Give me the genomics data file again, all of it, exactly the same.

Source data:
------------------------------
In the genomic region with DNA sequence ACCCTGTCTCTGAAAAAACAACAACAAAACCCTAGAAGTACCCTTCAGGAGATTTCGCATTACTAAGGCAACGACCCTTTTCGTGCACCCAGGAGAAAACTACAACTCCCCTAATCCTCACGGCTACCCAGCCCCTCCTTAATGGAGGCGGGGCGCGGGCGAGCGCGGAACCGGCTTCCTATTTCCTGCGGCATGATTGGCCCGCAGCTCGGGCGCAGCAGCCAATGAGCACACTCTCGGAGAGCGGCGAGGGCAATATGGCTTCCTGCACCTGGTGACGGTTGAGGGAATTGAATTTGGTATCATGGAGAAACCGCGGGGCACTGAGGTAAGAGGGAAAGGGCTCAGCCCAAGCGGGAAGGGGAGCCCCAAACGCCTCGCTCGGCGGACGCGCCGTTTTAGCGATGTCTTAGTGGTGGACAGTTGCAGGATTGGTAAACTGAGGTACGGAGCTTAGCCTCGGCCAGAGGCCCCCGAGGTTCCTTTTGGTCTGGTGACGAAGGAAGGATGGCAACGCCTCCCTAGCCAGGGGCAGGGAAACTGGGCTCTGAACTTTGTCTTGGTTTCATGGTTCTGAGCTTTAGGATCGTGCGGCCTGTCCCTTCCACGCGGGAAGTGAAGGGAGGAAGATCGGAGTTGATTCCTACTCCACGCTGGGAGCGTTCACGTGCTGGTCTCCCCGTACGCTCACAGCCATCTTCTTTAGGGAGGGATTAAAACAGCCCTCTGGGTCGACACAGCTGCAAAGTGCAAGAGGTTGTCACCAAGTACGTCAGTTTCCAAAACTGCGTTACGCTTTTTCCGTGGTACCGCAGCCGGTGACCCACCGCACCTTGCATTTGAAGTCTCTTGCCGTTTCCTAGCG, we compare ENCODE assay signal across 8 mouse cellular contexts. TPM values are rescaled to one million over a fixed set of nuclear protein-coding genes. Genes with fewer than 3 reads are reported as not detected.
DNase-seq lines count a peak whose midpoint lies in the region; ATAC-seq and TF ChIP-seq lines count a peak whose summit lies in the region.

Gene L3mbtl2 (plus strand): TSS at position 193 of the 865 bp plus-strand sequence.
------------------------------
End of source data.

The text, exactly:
In the genomic region with DNA sequence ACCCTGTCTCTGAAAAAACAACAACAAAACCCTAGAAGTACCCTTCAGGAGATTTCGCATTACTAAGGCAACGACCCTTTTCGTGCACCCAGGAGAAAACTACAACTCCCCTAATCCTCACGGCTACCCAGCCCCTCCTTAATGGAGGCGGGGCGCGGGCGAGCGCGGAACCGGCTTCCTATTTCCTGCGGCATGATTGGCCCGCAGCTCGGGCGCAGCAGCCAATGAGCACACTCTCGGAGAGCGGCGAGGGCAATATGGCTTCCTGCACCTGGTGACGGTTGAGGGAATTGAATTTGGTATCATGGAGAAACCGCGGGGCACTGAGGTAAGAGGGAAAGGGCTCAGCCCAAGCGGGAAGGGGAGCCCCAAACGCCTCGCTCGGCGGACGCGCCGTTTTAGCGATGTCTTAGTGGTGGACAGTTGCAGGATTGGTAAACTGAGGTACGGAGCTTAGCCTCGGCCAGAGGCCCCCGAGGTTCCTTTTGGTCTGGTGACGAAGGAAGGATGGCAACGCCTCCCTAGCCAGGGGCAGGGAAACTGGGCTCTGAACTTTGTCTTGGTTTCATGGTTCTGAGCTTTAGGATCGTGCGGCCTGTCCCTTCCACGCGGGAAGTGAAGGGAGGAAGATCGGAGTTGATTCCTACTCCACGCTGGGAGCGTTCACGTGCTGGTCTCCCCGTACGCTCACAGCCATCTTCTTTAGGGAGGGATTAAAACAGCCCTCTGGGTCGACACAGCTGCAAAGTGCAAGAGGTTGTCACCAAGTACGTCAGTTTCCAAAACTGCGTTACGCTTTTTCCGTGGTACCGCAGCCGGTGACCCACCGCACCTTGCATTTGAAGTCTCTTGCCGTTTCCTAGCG, we compare ENCODE assay signal across 8 mouse cellular contexts. TPM values are rescaled to one million over a fixed set of nuclear protein-coding genes. Genes with fewer than 3 reads are reported as not detected.
DNase-seq lines count a peak whose midpoint lies in the region; ATAC-seq and TF ChIP-seq lines count a peak whose summit lies in the region.

Gene L3mbtl2 (plus strand): TSS at position 193 of the 865 bp plus-strand sequence.